Three Facebook users die every minute, leading to millions of worldwide accounts that have deceased owners. Will the account remain as it were, frozen in time? Is that how the person who passed would have preferred it? A new hot topic is posthumous “online reputation management,” which looks at how friends and family can retain control of the online legacies of the dead.
“While many people prepare a will to manage what happens to their possessions after their death, most have likely not considered what happens to their digital information,” said Jeff Quipp, the founder of Canadian internet marketing company Search Engine People. “Photos from wild parties might not be the lasting impression a person may wish to leave when they die.”
Jeff recommends that the executor of the will also assume responsibility for managing the online legacy and offers some basic tips for some of the more common online presences:
Email accounts: With email providers such as Gmail, in the event of death, the account can stay open forever. Next of kin, however, will be allowed to access emails and can request to have it deleted. If Hotmail accounts are left inactive for a period of time, the email account along with all the information will be eventually deleted.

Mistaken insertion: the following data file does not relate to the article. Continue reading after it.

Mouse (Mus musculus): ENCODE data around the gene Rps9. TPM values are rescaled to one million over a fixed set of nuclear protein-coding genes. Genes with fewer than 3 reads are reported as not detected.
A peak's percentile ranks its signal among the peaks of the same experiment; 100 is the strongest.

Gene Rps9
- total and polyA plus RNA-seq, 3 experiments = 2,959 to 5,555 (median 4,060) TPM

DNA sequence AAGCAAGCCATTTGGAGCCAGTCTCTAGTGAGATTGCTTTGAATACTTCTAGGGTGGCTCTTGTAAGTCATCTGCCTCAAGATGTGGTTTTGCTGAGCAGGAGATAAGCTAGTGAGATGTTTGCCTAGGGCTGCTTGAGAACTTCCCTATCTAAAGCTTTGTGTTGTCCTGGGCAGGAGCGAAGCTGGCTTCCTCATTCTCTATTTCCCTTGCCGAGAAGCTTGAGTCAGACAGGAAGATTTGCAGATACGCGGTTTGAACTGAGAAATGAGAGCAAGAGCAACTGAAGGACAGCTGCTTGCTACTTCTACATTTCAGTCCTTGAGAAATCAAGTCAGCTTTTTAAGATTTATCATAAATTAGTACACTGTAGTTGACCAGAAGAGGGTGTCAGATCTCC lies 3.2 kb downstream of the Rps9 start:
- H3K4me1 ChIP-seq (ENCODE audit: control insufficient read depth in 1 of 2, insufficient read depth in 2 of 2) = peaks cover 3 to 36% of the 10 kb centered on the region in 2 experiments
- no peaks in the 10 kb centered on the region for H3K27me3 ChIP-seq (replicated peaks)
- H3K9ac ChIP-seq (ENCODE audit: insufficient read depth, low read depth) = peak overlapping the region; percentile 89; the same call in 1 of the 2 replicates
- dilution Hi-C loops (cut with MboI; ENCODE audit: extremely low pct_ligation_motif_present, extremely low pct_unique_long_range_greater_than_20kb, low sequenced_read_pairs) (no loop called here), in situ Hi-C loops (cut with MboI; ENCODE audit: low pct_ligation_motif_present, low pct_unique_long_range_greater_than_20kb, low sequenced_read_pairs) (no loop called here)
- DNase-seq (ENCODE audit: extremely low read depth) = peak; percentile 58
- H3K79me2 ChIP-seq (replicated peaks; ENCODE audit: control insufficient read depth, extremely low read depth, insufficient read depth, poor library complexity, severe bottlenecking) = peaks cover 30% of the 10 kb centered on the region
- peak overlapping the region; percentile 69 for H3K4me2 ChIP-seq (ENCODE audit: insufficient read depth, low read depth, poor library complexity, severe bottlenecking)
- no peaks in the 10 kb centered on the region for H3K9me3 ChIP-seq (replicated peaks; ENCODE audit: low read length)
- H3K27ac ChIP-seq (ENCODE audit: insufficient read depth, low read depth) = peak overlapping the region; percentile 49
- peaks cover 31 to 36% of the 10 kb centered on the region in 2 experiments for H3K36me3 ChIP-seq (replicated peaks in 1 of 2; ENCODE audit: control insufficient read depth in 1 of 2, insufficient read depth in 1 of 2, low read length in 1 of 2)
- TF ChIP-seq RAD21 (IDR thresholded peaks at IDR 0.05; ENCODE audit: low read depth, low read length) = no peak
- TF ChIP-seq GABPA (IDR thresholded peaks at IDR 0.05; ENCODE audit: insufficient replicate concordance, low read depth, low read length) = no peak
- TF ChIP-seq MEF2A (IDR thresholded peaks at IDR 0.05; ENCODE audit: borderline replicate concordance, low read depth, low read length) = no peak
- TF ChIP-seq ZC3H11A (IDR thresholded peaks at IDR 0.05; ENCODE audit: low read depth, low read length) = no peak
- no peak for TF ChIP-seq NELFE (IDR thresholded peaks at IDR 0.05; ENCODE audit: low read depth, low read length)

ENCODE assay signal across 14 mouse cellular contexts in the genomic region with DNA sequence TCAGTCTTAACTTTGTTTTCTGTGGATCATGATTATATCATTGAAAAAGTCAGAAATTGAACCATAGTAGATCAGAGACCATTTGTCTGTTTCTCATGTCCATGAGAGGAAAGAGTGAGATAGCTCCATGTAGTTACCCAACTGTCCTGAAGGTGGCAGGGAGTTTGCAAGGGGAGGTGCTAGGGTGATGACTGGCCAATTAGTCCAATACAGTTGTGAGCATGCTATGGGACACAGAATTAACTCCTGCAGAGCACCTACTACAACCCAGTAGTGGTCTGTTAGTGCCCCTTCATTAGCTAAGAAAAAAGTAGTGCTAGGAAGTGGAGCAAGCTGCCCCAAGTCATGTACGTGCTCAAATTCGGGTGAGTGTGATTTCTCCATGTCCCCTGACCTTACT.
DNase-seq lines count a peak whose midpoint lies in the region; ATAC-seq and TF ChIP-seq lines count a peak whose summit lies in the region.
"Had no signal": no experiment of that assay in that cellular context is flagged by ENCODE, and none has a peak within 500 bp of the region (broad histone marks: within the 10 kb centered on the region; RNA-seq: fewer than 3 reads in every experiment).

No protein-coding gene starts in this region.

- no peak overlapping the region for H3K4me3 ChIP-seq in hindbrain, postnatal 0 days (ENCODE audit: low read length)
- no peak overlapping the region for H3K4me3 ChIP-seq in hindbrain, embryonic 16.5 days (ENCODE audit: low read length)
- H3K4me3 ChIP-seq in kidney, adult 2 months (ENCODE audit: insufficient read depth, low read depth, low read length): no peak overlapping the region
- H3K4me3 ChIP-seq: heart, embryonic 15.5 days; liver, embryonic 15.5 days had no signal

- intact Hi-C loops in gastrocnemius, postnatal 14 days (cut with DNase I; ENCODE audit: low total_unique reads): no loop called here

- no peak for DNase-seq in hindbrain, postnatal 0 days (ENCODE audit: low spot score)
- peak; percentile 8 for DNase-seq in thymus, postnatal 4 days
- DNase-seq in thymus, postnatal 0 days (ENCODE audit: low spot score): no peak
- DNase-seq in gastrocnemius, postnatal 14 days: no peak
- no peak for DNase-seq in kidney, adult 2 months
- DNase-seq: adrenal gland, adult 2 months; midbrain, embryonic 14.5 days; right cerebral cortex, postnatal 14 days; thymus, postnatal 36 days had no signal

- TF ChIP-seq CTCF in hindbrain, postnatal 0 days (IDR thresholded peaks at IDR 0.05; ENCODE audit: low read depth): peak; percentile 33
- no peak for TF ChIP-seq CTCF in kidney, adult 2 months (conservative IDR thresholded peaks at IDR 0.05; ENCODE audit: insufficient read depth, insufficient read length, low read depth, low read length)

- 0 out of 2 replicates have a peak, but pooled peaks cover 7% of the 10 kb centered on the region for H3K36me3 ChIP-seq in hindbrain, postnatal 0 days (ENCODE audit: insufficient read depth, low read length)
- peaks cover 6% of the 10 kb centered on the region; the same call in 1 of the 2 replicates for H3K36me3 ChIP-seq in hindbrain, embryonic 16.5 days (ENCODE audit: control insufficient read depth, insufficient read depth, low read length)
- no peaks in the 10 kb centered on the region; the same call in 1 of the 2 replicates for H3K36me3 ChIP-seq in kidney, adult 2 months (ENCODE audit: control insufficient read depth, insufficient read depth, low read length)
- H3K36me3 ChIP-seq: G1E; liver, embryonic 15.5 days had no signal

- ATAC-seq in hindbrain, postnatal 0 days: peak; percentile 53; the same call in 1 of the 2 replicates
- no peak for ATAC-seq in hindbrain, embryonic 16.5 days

For both email providers, in order to access the email account, next of kin will need to supply specific information. This includes the family member’s full name; contact information; a verifiable email address; the Gmail email address of the deceased person; and proof of death.
Facebook: This popular social networking site will delete the page if a family requests it or turn it into a memorial page by filling out a form on Facebook. Facebook will then remove sensitive information on the account like status updates and will only allow current friends to access the page.
MySpace: This site does not allow family members to edit or delete content. They can, however, request to have the account deleted by emailing account care and providing documentation such as a death certificate.
Twitter: The user’s account can be removed by family members who provide the required information and can help save a backup of public tweets.